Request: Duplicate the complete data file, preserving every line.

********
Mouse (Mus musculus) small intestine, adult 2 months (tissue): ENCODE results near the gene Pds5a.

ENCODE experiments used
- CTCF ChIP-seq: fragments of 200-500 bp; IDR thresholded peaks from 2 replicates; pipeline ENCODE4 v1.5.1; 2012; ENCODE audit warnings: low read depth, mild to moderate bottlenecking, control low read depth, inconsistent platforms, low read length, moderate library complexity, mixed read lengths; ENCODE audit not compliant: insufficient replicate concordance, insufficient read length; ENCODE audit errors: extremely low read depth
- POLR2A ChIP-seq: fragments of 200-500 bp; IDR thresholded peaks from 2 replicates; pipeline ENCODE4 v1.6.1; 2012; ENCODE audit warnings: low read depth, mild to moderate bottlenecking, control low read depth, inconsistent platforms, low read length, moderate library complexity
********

Mouse (Mus musculus) small intestine, adult 2 months (tissue): ENCODE results near the gene Pds5a.

ENCODE experiments used
- CTCF ChIP-seq: fragments of 200-500 bp; IDR thresholded peaks from 2 replicates; pipeline ENCODE4 v1.5.1; 2012; ENCODE audit warnings: low read depth, mild to moderate bottlenecking, control low read depth, inconsistent platforms, low read length, moderate library complexity, mixed read lengths; ENCODE audit not compliant: insufficient replicate concordance, insufficient read length; ENCODE audit errors: extremely low read depth
- POLR2A ChIP-seq: fragments of 200-500 bp; IDR thresholded peaks from 2 replicates; pipeline ENCODE4 v1.6.1; 2012; ENCODE audit warnings: low read depth, mild to moderate bottlenecking, control low read depth, inconsistent platforms, low read length, moderate library complexity